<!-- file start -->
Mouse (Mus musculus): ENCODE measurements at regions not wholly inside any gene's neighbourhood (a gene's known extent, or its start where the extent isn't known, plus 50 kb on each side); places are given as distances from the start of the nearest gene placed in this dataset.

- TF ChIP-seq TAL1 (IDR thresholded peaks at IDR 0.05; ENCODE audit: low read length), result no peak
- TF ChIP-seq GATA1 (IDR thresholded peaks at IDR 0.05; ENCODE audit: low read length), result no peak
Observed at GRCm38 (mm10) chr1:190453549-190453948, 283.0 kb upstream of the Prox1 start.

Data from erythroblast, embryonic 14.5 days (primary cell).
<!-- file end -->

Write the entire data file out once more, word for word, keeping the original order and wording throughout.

Mouse (Mus musculus): ENCODE measurements at regions not wholly inside any gene's neighbourhood (a gene's known extent, or its start where the extent isn't known, plus 50 kb on each side); places are given as distances from the start of the nearest gene placed in this dataset.

- TF ChIP-seq TAL1 (IDR thresholded peaks at IDR 0.05; ENCODE audit: low read length), result no peak
- TF ChIP-seq GATA1 (IDR thresholded peaks at IDR 0.05; ENCODE audit: low read length), result no peak
Observed at GRCm38 (mm10) chr1:190453549-190453948, 283.0 kb upstream of the Prox1 start.

Data from erythroblast, embryonic 14.5 days (primary cell).